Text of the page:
Ii297

ends can be cut or can be left long and held for traction until the next suture has been placed.

When the cut edges of the linea alba can be approximated only with tension, one can close with interrupted far-near sutures. These penetrate the rectus sheath about 3 cm lateral to the cut edge, pass beneath it through the anterior fibers of the rectus muscle to cross the wound and emerge through the anterior rectus sheath 0.5 cm from its cut edge on the other side, cross over the wound to penetrate the original side of the anterior sheath from superficial to deep at a point 0.5 cm lateral to its cut edge, recross the wound, and pass through the superficial rectus fibers beneath the rectus sheath of the other side to emerge about 3 cm lateral to the edges ( Fig. 21-21A ). When these sutures are pulled taut and tied, any tension is distributed to four points instead of only two and a stronger closure results, although more time is consumed in closing the incision.

This type of suturing is also helpful when there is difficulty in approximating the cut edges of the peritoneum. In such a subject, a few peritoneal sutures are placed and then covered over with near-far sutures placed in the rectus sheath as just described. This more closely approximates the portion of the wound just above so that more peritoneal sutures can be placed above to be covered in turn by the rectus sheath. Progressing in this way, a peritoneal layer that previously seemed impossible to close can often be approximated satisfactorily. In some instances, suturing of the rectus sheath alone will approximate the peritoneal edges without the necessity of the edges being sutured separately, but for most patients, a separate peritoneal closure would be preferred. The same type of technique can be used to close the peritoneum and linea alba with one row of stainless-steel wire or 0-0 or No. 1 polypropylene sutures (see Fig. 21-21 ). This is a particularly valuable method when the peritoneal layer cannot be separated from the overlying layers.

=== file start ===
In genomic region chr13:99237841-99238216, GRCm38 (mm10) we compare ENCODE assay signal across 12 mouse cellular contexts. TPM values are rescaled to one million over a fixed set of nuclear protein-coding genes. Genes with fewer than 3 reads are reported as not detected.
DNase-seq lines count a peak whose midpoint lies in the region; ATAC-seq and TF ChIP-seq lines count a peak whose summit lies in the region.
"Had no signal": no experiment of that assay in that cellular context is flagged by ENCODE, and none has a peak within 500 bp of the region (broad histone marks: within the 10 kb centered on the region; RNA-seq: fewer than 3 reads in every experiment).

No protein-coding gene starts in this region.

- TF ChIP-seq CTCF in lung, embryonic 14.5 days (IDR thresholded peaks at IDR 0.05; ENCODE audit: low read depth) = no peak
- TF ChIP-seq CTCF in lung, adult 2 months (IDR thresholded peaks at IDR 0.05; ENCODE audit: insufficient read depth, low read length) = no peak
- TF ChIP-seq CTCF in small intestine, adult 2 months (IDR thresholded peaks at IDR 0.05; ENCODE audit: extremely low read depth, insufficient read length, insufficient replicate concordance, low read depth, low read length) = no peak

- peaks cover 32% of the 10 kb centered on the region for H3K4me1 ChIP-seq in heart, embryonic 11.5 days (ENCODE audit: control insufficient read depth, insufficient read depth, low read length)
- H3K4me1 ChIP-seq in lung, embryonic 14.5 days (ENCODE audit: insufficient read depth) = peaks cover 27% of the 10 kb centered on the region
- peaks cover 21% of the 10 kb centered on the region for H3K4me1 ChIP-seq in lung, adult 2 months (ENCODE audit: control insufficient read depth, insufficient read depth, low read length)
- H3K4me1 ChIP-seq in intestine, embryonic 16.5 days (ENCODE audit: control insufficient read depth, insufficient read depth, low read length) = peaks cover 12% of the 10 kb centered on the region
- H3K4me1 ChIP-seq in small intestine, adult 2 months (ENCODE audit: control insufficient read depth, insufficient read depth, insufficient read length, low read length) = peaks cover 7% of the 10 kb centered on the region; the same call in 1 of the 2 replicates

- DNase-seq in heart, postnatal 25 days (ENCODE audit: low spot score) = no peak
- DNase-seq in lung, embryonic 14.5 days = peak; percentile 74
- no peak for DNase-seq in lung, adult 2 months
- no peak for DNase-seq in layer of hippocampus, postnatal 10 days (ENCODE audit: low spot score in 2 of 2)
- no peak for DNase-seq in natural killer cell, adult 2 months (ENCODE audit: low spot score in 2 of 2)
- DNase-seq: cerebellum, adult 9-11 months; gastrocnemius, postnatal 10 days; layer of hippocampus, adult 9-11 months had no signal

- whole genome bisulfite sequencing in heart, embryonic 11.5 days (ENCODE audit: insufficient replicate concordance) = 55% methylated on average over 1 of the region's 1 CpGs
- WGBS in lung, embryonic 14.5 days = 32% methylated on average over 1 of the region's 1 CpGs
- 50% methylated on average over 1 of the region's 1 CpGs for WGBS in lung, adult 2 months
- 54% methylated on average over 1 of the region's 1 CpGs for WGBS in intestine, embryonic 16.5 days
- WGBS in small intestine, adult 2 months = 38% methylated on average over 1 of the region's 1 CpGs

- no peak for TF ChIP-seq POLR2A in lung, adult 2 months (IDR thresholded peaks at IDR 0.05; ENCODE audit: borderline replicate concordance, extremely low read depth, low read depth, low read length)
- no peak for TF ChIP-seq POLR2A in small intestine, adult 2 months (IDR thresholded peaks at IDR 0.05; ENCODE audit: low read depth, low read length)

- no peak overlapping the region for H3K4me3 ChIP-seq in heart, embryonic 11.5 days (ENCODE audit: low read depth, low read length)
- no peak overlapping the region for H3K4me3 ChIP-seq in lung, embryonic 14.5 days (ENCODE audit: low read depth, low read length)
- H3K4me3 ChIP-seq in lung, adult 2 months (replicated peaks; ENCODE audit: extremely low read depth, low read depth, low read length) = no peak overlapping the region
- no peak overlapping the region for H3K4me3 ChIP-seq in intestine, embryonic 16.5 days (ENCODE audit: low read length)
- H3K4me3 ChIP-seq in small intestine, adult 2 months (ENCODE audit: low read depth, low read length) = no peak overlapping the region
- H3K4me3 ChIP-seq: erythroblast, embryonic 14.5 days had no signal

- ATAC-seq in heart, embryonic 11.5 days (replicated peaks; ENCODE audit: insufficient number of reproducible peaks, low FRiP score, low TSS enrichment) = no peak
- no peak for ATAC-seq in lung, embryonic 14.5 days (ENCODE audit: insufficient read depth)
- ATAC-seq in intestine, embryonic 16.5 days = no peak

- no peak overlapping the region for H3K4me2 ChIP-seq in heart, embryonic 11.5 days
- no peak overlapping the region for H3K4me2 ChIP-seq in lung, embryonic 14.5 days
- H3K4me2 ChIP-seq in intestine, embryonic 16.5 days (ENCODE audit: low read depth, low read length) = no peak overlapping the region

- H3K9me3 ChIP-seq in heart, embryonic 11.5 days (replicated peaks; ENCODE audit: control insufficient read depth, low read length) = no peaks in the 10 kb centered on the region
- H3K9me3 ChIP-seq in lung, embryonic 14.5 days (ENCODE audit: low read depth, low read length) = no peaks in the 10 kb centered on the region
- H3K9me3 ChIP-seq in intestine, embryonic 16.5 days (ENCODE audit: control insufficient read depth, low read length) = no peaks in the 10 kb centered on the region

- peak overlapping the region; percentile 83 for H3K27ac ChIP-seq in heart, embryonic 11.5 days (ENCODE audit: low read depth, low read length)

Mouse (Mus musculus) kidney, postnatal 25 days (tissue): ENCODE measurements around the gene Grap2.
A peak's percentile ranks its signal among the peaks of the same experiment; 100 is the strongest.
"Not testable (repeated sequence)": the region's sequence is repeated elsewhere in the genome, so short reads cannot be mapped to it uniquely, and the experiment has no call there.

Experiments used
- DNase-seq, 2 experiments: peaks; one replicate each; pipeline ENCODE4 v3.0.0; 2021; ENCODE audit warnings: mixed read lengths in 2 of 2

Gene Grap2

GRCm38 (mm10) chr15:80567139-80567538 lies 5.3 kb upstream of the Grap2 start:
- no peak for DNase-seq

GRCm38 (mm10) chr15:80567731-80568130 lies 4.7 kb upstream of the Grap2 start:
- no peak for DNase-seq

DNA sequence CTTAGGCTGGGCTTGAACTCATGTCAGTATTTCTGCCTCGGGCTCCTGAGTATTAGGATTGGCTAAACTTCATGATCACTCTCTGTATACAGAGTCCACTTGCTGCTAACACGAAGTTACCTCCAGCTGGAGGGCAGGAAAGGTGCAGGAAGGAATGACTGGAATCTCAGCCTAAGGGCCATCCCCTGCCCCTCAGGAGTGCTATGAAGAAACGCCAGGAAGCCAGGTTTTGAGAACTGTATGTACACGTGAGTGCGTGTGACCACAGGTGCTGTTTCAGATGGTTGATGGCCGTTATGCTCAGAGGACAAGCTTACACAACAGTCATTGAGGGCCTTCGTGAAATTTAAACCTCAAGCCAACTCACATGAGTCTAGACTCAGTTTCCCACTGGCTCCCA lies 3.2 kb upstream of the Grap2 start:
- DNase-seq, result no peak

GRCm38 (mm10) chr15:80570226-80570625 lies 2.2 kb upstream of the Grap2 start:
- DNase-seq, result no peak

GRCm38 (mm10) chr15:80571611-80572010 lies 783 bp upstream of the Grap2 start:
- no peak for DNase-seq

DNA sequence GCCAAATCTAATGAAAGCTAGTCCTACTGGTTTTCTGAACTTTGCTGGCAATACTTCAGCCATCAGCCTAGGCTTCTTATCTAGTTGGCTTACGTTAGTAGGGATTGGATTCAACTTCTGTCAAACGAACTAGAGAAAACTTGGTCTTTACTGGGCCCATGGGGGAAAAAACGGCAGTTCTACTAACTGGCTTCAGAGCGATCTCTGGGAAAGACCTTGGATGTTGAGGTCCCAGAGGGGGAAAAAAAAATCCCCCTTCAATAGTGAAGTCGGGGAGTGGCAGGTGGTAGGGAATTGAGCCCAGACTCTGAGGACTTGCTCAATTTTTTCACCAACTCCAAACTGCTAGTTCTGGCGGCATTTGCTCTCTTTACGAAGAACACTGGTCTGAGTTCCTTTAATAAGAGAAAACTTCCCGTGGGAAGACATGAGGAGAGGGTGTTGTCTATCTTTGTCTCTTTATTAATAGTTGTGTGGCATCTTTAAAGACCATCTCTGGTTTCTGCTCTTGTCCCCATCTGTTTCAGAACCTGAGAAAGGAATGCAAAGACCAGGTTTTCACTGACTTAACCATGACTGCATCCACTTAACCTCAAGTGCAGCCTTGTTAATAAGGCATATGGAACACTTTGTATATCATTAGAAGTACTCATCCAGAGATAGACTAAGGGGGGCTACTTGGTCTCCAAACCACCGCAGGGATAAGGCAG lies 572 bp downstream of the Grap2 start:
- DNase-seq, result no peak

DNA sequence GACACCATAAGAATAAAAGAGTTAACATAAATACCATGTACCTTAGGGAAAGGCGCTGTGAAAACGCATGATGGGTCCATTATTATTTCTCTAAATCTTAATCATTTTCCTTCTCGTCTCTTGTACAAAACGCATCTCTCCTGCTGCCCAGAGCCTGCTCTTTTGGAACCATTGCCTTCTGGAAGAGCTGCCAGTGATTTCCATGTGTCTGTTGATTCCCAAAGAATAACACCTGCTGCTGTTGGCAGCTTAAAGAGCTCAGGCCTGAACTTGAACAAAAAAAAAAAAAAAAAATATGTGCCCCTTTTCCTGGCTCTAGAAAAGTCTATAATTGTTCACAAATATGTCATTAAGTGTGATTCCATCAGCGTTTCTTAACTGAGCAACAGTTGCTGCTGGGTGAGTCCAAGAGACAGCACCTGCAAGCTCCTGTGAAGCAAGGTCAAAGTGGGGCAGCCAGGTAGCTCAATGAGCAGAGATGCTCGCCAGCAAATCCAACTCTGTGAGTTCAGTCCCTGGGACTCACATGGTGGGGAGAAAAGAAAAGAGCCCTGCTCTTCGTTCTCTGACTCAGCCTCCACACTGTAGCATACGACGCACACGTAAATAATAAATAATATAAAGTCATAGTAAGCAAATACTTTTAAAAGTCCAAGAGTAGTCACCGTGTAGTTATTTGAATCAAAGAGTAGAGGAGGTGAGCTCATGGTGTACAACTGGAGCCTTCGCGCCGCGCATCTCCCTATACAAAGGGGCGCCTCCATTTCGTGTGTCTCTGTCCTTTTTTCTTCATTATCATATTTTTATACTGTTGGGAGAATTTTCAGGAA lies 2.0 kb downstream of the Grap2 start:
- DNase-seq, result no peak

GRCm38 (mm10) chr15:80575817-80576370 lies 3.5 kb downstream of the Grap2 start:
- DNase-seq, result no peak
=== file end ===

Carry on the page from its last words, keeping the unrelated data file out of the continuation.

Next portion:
When closing either the peritoneal or linea alba layer, the suturing should begin at the lower end of the incision and progress upward toward the xiphoid. Sutures should be placed about 1 cm apart and, at the conclusion of the closure, there should be no space between them wide enough to admit the tip of a little finger.

• After the linea alba has been firmly closed, the subcutaneous fat and fascia are approximated with a row of fine sutures. For this layer, one may use 4-0 plain catgut, 3-0 or 4-0 synthetic absorbable sutures, or 4-0 silk, placed as simple over-and-over interrupted sutures. Silk should never be used in possibly contaminated wounds.

• The skin is closed with 3-0 or 4-0 nylon or 4-0 silk by one of the methods described under skin sutures. Continuous or interrupted sutures are used for this layer. Stainless-steel staples also can be used. If the wound is suspected of possible contamination, one should use interrupted sutures. These sutures are removed on the fifth to seventh postoperative day.